The UK is steadily seeing the effects of the cost of living crisis hit households and we are not yet in April where many other costs are due to rise. It has been found in the statistics that UK households are turning to credit and debt in order to manage cost of living standards. It has even been reported that food banks are turning away donations of root veg because people cannot even afford the energy to cook them.
The end of February saw Russia invade Ukraine and this has had an effect on the economy due to Europe’s reliance on Russian gas exports. The fuel duty cut may not make much difference at the pumps given the continuing rising prices. Along with other cost increases, these are driving manufacturing, transport and production costs up, which inevitably will be passed onto the consumer.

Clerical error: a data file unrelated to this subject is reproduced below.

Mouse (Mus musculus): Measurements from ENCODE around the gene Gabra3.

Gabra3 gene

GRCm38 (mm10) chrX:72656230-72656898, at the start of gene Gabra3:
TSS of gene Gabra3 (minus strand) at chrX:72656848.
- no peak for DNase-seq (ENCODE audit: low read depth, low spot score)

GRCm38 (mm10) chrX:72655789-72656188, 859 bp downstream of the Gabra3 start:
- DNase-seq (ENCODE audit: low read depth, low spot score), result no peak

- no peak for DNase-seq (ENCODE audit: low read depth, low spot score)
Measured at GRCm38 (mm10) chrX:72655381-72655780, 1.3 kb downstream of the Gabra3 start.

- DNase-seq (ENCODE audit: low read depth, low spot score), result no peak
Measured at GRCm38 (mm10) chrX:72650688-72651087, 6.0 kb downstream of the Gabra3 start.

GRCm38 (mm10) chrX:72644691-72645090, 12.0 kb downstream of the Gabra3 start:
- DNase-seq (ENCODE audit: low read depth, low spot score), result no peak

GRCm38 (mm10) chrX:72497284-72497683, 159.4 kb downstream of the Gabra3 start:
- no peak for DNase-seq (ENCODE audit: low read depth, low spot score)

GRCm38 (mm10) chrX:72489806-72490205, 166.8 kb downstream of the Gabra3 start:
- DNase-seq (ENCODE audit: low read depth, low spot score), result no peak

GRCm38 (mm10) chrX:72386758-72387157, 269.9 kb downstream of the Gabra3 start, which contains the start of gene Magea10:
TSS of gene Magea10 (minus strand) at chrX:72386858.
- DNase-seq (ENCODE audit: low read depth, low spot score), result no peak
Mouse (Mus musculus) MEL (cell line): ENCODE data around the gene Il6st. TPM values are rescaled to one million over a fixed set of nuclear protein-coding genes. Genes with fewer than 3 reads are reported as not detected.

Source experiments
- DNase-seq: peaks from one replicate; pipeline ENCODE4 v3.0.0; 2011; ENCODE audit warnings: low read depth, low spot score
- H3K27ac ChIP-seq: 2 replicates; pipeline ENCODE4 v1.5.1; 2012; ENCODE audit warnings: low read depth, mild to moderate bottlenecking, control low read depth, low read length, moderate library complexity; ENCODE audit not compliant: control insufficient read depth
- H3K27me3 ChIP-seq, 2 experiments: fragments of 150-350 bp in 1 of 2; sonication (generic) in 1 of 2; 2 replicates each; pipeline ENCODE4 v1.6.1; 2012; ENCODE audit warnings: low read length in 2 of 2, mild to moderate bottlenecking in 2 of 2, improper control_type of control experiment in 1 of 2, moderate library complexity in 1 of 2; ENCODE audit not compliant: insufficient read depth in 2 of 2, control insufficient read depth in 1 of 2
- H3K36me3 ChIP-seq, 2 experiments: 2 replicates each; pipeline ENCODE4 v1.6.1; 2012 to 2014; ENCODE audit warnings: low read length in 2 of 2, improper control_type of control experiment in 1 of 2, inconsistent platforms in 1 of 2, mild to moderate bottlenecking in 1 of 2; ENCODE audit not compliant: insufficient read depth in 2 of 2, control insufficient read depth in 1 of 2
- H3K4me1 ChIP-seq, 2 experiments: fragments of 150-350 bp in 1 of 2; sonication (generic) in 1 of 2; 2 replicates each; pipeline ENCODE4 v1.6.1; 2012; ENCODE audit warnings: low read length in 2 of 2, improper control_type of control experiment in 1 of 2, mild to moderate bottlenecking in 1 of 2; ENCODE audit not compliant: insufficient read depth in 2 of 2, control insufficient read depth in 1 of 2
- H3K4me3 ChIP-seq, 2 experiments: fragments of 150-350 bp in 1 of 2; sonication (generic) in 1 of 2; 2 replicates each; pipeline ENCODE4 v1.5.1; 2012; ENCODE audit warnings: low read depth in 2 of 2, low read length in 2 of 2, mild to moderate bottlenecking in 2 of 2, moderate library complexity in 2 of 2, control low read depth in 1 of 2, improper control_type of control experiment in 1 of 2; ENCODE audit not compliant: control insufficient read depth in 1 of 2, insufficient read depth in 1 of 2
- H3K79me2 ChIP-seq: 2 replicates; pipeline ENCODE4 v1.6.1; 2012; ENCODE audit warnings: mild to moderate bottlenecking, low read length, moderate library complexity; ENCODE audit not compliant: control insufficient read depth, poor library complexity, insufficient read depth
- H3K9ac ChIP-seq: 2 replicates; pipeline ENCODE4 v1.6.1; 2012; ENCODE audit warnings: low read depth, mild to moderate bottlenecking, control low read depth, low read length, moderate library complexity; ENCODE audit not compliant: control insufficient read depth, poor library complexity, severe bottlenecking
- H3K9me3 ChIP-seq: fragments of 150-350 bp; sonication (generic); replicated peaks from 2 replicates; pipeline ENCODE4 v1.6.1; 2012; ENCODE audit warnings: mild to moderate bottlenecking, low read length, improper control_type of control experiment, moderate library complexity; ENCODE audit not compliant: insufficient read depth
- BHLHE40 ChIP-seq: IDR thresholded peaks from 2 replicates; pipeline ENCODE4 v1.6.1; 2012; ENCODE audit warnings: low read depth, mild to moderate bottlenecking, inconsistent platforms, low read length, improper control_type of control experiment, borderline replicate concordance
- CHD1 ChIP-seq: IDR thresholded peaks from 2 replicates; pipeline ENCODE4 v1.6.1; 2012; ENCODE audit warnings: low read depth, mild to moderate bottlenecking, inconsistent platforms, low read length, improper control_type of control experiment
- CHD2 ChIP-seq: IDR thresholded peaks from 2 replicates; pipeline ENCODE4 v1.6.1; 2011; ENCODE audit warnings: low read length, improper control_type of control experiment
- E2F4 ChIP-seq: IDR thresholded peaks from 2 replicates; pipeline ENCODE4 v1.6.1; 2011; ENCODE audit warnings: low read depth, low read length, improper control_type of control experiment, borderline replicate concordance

What’s the answer? Raise wages? Unfortunately pay is not rising in line with inflation. Given the rise of inflation, compared to wage rises, the average worker is seeing their total real pay as 0.19% lower than before the economic crash of 2008. The Money Charity predicts that real household disposable income is expected to fall by 2.2% in the 2022/23 tax year, which is the biggest fall in living standards since OBR records began.